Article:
Mass Media Journalism-what it is and what it does

John Parsons, Columnist

Mass Media Journalism includes The East Texan newspaper, the Special magazine, KKOM radio, public relations, television/film studies and advertising.

It is in the literature and languages department of the College of Humanities, Social Sciences and Arts.

The program provides far greater returns than it costs.

There are six faculty positions-four of which are currently filled. Three professors teach the radio, television and film courses. The program is missing a journalism professor and an advertising/public relations professor. The remaining journalism professor will be retiring in December.

As a result of these shortages, some courses listed in the catalog do not get offered. Some classes, especially upper division ones, either do not make or are underfilled due to low student enrollment. The lack of course offerings represents an unfulfilled promise by the university.

Student publications are funded by the student activities fund. The budget has been cut to approximately half of the previous year’s budget for each of the last two years, at least. These budget cuts have resulted in fewer issues of the student newspaper, the student magazine going unprinted and an indefinite hiatus for the award-winning Lions After Dark radio program.

Student publications need a budget that can provide the equipment, software and student employees to support the university. This budget needs to be sustained every year plus provide for increases in the cost of expenses. The budget should be made at least one year in advance.

The program produces graduates who are capable of earning a living as reputable journalists. This is important as those graduates then go to news outlets around the country and promote Texas A&M University-Commerce.

The East Texan is the only newspaper published in Commerce. It represents the university to not only people on campus but in the community and to prospective students in the university’s recruiting region.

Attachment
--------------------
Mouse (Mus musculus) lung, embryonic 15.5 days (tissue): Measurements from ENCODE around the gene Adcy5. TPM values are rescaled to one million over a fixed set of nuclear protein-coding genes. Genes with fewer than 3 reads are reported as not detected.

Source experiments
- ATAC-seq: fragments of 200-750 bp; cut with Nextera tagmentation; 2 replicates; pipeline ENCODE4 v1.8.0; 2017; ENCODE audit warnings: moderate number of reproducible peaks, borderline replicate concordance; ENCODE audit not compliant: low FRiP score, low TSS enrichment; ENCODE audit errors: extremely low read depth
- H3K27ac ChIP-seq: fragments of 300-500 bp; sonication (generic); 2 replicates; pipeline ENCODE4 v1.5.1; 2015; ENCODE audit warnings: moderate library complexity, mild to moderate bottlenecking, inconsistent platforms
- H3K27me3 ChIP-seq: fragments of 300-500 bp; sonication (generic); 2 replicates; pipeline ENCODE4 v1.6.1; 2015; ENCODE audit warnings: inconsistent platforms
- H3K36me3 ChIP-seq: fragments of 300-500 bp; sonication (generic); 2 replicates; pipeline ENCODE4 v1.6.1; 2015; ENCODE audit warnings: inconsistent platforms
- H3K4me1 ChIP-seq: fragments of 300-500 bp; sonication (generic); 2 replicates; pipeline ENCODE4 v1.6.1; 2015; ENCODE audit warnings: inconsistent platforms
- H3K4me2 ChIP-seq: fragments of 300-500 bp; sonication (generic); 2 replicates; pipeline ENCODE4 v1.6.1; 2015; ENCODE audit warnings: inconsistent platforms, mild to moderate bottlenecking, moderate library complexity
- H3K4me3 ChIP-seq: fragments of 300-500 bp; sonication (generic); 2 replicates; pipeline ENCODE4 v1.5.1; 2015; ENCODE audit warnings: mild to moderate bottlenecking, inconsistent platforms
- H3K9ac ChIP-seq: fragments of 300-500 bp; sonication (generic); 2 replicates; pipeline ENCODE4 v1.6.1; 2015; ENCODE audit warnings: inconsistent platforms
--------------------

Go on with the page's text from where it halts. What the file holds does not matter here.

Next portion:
The lack of funding and support for the program affects more than just journalism students.

This university should effectively own its recruiting region. Every high school student and college transfer should first think of attending A&M-Commerce. They should know that this university is their home school. This goal is achievable by supporting the mass media journalism program.

The East Texan should be published weekly and the Special should be published monthly.

There needs to be enough papers and magazines printed for the university to distribute on campus, locally, news outlets and every high school and college in the region.

This level of activity will enhance the university’s stature in regional, state and national rankings. Graduates of every college will benefit when hiring managers have heard of TAMUC and its outstanding reputation.

The boost in status can happen by the university supporting an outstanding journalism program.

Faculty need to be hired and retained who have the required academic credentials to teach the courses shown in the undergraduate catalog and professional experience to draw on while teaching.

The university; administrators, college deans, faculty, staff, students and members of student organizations all benefit by having a robust and well-funded journalism program.

The university can actively support student publications by including [email protected] in announcements. These announcements can include people being hired or promoted, receiving grants, getting published, events, etc.

A journalism student will then contact you to arrange for an interview with the appropriate person.

Support should include reserved seating at events and calling on the reporter covering an event for the first question.

And, the best thing of all, this support is FREE!